President Hugo Chavez marked Venezuela's entry into the South American trade bloc Mercosur with a six-nation summit Tuesday, an alliance that he says should be a common front against U.S. free trade deals.

Chavez and the leaders of Brazil, Argentina, Uruguay and Paraguay formalized the bloc's expansion to include Venezuela, which Chavez claims as a victory against Washington's "imperialistic" economic plans for the hemisphere. Bolivian President Evo Morales, a close Chavez ally, was to attend the signing ceremony as an observer.

"We are defeating the hegemonic pretensions" of the United States "and today we have placed a new cornerstone for the freedom and unity of South America," Chavez said to a rousing applause in a packed Caracas auditorium following the signing ceremony.

Brazilian President Inacio Lula da Silva called on fellow Mercosur members to maintain political solidarity when facing challenges from countries outside the region, but said that anti-Americanism was not a hallmark of the regional trade bloc.

"We have the right to demand there be no type of meddling in our region," Silva said.

"Today we are here to say to the world that we don't want to fight with anybody. We are peaceful countries. Each country should maintain its relations with the United States," he added.

Not all agreed with Chavez that the outlook for Mercosur was so rosy. Paraguayan President Nicanor Duarte aired concerns about alleged protectionist practices by Brazil and Argentina that have prompted Paraguay and Uruguay to question the benefits of Mercosur membership.

Duarte said the bloc's system of common tariffs "does not always agree with commercial practices that still pose many obstacles, especially for less developed countries like Paraguay, which continues to have problems with the flow and circulation of its goods."

Paraguay has complained that its products face long delays in entering Mercosur's two biggest markets and has also protested rules that prohibit it from signing bilateral trade deals with countries outside the bloc.

"In South America we have to develop greater commercial liberalization," Duarte said.

Oil-producing Venezuela's entry into Mercosur is expected to boost the economic clout of the trading bloc, bringing Mercosur's combined gross domestic product to $1 trillion a year — more than three-quarters of South America's total economic activity.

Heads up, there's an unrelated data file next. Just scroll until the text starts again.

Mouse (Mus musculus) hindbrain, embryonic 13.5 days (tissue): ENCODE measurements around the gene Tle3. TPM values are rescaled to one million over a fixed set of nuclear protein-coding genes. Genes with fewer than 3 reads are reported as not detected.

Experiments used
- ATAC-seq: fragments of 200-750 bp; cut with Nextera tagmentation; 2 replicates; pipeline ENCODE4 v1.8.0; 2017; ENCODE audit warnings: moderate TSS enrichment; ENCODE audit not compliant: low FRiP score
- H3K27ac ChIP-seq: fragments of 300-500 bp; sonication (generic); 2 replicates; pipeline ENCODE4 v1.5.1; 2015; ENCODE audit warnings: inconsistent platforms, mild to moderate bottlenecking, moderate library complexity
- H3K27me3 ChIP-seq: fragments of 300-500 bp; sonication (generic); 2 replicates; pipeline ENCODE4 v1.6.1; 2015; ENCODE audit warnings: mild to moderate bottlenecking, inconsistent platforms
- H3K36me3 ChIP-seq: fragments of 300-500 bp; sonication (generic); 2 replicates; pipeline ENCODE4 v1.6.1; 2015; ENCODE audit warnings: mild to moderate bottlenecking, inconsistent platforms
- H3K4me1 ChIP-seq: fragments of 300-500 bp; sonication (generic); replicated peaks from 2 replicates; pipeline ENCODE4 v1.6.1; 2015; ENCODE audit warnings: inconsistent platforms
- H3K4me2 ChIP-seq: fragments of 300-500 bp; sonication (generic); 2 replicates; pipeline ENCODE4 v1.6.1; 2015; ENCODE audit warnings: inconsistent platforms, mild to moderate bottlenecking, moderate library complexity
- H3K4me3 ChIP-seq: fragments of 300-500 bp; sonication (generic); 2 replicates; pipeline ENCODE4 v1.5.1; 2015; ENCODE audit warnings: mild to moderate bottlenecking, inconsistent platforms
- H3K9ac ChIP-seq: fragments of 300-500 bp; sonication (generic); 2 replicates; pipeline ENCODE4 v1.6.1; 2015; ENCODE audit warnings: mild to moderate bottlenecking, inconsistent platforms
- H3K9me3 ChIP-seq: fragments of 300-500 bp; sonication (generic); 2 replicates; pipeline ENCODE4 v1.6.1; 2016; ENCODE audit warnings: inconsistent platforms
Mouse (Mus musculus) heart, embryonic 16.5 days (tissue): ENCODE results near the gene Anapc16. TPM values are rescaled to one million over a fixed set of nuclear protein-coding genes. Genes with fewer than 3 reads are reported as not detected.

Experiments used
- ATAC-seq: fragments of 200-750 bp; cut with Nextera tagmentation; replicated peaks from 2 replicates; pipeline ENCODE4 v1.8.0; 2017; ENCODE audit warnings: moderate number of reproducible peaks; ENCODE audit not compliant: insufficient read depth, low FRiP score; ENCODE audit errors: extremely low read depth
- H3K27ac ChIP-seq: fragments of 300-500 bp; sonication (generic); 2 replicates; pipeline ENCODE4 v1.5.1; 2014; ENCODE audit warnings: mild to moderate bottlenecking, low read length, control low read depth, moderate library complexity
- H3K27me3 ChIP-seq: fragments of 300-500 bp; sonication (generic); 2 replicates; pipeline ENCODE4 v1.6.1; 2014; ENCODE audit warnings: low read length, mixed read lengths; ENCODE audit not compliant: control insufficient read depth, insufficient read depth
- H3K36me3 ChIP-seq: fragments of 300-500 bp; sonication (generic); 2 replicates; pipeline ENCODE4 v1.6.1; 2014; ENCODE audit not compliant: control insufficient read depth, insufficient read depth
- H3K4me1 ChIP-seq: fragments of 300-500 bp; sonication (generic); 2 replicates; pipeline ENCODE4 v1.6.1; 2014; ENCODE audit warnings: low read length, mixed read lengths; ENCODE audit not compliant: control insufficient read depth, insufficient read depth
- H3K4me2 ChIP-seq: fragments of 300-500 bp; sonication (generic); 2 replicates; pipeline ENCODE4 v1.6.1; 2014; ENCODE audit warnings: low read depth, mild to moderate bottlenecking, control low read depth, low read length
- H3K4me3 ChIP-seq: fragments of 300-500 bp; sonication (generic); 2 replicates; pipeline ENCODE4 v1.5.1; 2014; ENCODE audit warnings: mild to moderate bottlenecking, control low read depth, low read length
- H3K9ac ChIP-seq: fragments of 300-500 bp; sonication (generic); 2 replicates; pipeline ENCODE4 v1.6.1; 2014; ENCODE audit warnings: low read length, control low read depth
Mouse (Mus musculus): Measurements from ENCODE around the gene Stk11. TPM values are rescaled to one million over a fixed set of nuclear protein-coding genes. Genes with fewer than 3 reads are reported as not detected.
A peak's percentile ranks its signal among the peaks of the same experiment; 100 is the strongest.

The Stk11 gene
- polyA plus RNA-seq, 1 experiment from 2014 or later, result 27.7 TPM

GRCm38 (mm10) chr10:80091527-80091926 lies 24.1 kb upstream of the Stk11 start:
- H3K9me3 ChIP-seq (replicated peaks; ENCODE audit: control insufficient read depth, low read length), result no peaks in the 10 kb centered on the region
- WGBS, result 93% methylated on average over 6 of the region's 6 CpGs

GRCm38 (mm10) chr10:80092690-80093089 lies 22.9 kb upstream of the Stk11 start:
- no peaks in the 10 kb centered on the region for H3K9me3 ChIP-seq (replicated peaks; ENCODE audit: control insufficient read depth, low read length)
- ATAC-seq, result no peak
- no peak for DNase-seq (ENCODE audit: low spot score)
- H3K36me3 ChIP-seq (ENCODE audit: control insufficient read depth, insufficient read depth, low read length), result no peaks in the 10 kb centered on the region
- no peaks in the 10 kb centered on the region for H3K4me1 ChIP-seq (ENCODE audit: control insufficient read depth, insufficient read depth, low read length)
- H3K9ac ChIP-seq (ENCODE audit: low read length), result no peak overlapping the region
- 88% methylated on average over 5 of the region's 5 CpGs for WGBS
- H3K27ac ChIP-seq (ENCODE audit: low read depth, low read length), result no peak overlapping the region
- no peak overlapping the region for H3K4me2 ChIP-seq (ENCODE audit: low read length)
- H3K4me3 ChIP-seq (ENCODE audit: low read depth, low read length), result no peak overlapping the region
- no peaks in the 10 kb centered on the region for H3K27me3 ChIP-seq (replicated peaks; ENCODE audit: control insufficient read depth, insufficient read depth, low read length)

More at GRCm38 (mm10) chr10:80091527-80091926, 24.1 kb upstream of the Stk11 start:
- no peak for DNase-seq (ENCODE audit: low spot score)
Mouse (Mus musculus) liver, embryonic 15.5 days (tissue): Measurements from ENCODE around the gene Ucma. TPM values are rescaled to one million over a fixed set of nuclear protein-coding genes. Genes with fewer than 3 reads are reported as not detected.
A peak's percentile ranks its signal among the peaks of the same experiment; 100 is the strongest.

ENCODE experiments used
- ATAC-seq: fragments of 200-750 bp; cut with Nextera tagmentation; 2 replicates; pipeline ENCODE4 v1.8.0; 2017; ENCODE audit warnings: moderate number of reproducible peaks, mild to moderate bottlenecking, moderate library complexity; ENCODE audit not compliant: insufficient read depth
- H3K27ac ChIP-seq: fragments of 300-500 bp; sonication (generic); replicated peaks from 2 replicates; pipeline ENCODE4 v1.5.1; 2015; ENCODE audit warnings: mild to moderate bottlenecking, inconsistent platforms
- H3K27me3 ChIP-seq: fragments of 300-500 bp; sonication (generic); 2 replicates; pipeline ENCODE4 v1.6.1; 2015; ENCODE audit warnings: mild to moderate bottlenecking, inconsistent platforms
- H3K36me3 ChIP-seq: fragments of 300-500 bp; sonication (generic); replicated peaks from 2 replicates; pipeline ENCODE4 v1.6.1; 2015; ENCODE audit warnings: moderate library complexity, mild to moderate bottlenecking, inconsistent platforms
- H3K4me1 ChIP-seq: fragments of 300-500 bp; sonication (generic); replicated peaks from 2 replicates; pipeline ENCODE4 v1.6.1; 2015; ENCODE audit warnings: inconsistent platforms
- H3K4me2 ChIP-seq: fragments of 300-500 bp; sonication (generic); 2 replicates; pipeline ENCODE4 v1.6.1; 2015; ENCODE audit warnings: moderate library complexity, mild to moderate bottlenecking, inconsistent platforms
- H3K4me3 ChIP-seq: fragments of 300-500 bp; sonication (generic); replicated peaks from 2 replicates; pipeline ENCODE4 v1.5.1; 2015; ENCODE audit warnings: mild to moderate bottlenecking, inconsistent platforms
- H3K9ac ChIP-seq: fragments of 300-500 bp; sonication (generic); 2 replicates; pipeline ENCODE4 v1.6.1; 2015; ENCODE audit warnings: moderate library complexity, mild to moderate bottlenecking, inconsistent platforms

Under the agreement, Venezuela will be required to adopt a common external tariff system within four years. The level of those tariffs will vary depending on the product but will average about 12 percent, said Eduardo Sigal, Argentina's undersecretary for economic integration.

Venezuela and the continent's two largest economies — Brazil and Argentina — will establish free trade zones by 2012. Paraguay and Uruguay will immediately benefit from preferential tariffs for their principal exports to Venezuela before gradually establishing free trade zones by 2013.

Venezuelan critics, largely allied with the political opposition, said the government failed to sufficiently consult the private sector about details including the need for measures to protect local producers, including farmers and cattle ranchers, from cheaper imports.

The Venezuelan government had said the visiting leaders would also sign an agreement for Bolivia, Paraguay and Uruguay to participate in a proposed natural gas pipeline. But the meeting ended without any such agreement.

Chavez has proposed a 5,600-mile pipeline that would carry natural gas from Venezuela's offshore reserves to Brazil, Argentina and other countries. He has suggested Bolivia — which has the continent's second-largest gas reserves after Venezuela — also could be connected to send its gas to other countries.

The plan has met with skepticism, however, from energy experts who say it faces enormous technological, environmental and economic challenges. Though cost estimates for building the pipeline remain rough, the Brazilian oil company Petroleo Brasileiro SA has said the price tag could run to more than $25 billion.